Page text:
From Atlanta to Boston, from Chicago to the fair City of New York, people of all races & creeds gather together for a brief moment, put aside your differences, and unite for what really matters… binge drinking.
Granted, when we needed a fake ID to get into the bar, green beer & $3 well whiskey was an amazing idea. But we’re grown now, wiser, better. Therefore, how about we fly over to Ireland and take a tour that our palate (& liver) will never forget.
In Ireland, there is currently an explosion of craft beer, but unless you have some family flying home from the Emerald Isle, the odds are that most people only end up having a pint of Guinness; and that’s okay. Wait! If you have a hookup to some bottles of Galway Hooker or anything from Trouble Brewing please email me.
Meanwhile, in some circles, Guinness is fine, but for this discussion let’s focus on things with a bit more proofage.
Despite what the ad wizards and corporate overlords want you to believe, there isn’t a ton of Jameson being drank in Ireland. However, one libation that is consumed in rather alarming quantity is Writer’s Tears. In fact, Writer’s Tears pot still whiskey has taken Ireland by storm and that says something.
Somewhere, there is a non-disclosure agreement in hiding that reveals where the single pot still whiskey in the Writer’s Tears blend comes from, but I am betting on it being the same stuff as is in Red Breast for almost half the price.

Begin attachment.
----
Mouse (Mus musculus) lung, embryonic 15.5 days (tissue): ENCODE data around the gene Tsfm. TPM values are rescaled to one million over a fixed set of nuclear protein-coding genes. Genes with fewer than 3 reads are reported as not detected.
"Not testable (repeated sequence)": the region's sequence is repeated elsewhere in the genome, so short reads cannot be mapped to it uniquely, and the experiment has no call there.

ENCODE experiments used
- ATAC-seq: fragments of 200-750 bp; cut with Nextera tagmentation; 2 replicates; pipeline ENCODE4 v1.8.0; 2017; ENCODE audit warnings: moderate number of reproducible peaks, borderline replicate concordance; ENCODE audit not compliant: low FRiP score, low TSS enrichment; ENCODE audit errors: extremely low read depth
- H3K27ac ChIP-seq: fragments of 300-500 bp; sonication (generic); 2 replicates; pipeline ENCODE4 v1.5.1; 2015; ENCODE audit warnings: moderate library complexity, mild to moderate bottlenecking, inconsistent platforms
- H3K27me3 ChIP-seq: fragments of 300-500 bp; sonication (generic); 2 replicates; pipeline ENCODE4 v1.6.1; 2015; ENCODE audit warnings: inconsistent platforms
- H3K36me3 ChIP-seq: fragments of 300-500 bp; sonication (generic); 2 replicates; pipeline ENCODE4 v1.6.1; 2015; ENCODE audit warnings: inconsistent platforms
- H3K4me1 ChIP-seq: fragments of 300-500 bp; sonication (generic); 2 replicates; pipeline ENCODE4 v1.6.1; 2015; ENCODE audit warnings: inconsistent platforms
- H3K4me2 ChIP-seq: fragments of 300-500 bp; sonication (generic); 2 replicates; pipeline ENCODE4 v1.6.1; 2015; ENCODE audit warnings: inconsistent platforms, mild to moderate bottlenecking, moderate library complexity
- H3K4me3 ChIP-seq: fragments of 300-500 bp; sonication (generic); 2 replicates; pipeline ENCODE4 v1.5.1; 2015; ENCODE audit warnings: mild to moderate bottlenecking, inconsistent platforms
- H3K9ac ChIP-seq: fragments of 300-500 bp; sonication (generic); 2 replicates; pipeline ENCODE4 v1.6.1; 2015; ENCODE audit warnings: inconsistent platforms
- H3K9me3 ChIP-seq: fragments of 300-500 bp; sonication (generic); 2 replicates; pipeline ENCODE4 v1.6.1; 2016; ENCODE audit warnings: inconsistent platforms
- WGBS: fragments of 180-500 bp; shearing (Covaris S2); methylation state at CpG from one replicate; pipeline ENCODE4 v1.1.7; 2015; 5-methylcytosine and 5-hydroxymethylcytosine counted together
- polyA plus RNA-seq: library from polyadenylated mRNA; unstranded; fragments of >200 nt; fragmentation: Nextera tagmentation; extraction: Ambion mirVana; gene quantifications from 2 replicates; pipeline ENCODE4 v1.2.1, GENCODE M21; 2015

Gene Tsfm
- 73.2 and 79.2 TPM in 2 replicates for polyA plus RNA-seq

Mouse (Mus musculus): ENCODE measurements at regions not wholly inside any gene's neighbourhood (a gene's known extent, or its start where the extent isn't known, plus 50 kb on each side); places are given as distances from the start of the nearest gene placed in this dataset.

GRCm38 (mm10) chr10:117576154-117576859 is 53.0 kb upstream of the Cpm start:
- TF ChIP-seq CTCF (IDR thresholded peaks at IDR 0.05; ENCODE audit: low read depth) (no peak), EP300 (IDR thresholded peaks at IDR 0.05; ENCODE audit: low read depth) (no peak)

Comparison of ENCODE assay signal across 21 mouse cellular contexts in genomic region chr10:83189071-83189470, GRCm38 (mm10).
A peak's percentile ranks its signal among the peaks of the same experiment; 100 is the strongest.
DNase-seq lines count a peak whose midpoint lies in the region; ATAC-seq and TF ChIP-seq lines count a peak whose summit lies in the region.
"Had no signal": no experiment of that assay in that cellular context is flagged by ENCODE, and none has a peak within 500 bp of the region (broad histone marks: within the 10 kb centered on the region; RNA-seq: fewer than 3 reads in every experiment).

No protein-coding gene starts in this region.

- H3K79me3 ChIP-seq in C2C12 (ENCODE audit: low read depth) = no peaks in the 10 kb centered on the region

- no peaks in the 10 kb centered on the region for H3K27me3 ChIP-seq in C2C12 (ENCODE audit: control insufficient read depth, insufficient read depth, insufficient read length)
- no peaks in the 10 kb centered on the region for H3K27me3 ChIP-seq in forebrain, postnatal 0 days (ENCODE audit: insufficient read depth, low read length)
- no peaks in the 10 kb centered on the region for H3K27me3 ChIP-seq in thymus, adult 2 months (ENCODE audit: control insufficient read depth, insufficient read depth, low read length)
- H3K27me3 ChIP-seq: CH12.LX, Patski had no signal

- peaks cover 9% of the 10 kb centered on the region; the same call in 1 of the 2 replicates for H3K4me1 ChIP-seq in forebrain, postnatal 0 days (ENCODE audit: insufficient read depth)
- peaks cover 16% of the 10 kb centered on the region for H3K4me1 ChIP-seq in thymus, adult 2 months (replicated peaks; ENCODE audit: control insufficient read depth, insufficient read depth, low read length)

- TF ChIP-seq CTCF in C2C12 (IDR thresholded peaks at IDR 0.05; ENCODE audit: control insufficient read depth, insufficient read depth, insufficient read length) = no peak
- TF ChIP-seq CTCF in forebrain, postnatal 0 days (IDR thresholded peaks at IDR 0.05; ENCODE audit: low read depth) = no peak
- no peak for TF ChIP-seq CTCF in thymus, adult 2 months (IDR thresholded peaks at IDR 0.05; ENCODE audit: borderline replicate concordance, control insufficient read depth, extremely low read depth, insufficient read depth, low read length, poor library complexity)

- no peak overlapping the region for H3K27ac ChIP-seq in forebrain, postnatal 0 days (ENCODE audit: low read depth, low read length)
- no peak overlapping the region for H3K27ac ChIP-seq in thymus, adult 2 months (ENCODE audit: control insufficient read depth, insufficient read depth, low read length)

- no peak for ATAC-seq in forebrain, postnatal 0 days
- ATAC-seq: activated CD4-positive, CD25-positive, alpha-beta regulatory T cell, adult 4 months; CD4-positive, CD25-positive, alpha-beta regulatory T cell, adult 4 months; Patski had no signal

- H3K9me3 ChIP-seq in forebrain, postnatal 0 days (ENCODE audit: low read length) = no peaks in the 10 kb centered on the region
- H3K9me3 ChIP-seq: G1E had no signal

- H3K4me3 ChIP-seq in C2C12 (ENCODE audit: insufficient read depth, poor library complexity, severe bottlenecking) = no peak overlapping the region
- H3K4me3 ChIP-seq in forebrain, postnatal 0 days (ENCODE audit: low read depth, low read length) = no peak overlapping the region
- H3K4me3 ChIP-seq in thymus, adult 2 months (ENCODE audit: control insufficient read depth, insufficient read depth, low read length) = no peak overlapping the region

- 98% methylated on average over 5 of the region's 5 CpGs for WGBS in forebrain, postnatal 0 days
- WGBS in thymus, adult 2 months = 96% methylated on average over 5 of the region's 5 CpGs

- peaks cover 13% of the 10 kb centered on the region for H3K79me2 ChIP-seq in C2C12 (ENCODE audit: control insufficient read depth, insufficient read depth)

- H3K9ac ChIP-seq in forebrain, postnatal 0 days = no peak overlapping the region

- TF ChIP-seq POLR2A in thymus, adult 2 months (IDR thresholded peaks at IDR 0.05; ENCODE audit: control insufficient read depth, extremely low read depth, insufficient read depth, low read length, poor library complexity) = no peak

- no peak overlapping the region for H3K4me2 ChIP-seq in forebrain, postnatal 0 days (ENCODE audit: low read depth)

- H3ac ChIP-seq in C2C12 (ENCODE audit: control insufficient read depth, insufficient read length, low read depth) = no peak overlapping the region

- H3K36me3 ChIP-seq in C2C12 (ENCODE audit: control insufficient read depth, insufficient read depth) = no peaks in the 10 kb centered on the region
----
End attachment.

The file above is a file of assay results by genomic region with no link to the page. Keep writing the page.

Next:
Writer’s Tears is designed like a whiskey from a century ago and marries several flavors.
Initially, one gets honey & caramel on the nose, which brings a delicate play of spice & sweetness to the palate. For the finish, citrus & ginger abound. The best part about this whiskey is that Writer’s Tears just got their import license. For only forty bucks, if you haul along Writer’s Tears, you’ll be the bell of any ball or shindig you attend.
Our next adventure in ethanol is Glendalough Poitín (pronounced poteen /ˈpʊtʃiːn/)
Poitín is the unofficial moonshine of Ireland. For hundreds of years it was created in backyards, sheds & groves.
Glendalough Distillery writes of this Irish Whiskey:
Similar to moonshine, there were plenty of old wives’ tales about how debauch poitín could make a person. Things such as lawlessness, the removing of clothes, indigestion & temporary blindness are just a few of its effects. And if that doesn’t sound like St. Patrick’s Day on the Lower East Side’s Second Avenue I don’t know what does.
The difference is that today the items imported from Ireland are not just some hillbilly concoction; but rather finely made crafts that are unique & complex, which brings us back to Glendalough Poitín.
The nose on this has beautiful molasses & a strange interplay of morning toast (an aroma that could be influenced by my giving up grains for Lent). On the palate, there is plenty of black pepper, dried apricots & vanilla – all notes that are reoccurring themes in any booze aged in virgin oak like this one is.
There isn’t a whole bunch lingering after in the taste but that’s just fine, which is all the more reason to dive in for another sip. In most liquor shops, this poitín slides in at under $35, which is perfect for smuggling in a flask to wherever you need to be, especially marching behind the bagpipes in the St. Patty’s Day parade.
Glendalough Poitin photo courtesy of New York Wine & Spirits Distrubuting.
Writer’s Tears Irish Whiskey photo courtesy of esprit du vin.